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Hello, my name is Demet Arac,
and I'm an assistant professor at
the Department of Biochemistry and Molecular Biology at the University of Chicago.
My lab's primary focus is understanding the mechanisms of
adhesion GPCR action using structural and functional tools.
Today, I will be talking to you about
the structures and functions of adhesion GPCRs and their ligands.
The outline of this talk includes history,
biological function, and the architecture of adhesion GPCRs,
followed by the description of a conserved domain of adhesion GPCRs,
called the GAIN domain;
the working models for adhesion GPCR activation,
the structures of adhesion GPCR extracellular regions, and their ligands;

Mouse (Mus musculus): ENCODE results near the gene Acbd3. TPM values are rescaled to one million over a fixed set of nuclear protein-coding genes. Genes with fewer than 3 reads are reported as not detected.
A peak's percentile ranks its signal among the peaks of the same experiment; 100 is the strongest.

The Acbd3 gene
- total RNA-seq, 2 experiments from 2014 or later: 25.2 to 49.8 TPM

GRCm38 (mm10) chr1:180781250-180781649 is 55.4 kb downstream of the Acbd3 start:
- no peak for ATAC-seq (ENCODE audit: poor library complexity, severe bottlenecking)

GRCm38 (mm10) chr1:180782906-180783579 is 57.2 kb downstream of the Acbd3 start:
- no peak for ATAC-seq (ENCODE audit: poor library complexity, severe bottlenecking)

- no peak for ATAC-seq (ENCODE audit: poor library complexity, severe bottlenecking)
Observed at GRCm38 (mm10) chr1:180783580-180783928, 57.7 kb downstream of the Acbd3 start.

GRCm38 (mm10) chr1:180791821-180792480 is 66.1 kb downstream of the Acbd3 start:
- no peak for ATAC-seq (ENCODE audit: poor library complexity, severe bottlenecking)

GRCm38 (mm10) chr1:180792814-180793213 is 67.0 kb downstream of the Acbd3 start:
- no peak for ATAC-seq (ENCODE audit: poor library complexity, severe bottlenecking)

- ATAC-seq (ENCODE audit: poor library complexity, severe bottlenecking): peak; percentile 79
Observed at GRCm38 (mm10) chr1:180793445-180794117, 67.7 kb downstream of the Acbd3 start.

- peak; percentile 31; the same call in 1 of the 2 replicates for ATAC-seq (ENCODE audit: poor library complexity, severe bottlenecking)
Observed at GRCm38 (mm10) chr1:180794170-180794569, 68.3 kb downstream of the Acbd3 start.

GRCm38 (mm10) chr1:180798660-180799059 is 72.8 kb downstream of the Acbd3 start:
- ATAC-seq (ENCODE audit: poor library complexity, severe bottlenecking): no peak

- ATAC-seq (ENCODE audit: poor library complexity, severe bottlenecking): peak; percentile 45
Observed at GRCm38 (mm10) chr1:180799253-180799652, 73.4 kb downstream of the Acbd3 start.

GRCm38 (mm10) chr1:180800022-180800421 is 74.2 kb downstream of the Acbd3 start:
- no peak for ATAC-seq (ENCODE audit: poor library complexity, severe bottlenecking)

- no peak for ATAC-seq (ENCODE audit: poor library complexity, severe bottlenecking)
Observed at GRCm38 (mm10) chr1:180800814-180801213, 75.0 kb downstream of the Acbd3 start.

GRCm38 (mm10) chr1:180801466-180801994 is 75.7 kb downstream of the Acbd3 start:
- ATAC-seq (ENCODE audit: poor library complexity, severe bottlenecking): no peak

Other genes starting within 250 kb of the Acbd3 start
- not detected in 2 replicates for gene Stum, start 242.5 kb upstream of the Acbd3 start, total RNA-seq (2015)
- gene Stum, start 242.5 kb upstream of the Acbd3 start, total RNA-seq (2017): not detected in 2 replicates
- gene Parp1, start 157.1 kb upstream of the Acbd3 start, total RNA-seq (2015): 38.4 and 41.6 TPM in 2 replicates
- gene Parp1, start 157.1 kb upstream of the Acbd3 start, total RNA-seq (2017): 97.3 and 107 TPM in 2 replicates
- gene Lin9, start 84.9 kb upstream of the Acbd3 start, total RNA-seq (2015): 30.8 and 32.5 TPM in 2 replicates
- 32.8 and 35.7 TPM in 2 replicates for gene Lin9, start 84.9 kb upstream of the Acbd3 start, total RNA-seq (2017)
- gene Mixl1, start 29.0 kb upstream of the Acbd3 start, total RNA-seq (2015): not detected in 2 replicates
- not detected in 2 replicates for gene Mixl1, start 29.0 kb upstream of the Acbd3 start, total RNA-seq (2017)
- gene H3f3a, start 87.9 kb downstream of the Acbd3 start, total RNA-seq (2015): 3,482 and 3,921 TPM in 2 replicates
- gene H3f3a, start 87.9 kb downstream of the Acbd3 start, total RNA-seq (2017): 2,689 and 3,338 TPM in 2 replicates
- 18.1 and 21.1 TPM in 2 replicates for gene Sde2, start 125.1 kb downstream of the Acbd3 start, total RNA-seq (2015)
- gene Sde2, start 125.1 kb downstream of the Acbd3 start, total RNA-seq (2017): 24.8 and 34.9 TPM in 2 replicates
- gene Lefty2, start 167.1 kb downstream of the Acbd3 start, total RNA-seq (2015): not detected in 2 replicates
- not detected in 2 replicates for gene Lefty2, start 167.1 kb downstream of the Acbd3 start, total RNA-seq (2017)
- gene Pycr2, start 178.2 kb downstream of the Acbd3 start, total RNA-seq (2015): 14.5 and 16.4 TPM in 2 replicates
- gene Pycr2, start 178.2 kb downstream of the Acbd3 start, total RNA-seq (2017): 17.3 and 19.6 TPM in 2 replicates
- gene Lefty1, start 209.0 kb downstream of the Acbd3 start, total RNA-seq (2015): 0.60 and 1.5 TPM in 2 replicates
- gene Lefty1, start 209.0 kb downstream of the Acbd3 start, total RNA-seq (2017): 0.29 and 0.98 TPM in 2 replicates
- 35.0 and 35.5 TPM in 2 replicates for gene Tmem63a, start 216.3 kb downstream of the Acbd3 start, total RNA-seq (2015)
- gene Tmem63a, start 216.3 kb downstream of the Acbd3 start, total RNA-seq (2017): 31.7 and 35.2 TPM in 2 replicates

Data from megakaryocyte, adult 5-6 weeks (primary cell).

the similarity of adhesion GPCRs to hormone receptors,
and how adhesion GPCRs may be drugged.
The first adhesion GPCR was described in 1981,
and since then a total of 33 adhesion GPCRs were described in humans,
making adhesion GPCRs the second-largest GPCR family.
These genes are very large and complex genes,
and thus, they were often ignored by most studies.
As a result, adhesion GPCRs remains the
least studied and least understood family of GPCRs.
Initially, adhesion GPCRs were classified under the class B GPCRs.
In 2003, they were classified as a separate GPCR family,
and were named the adhesion GPCRs.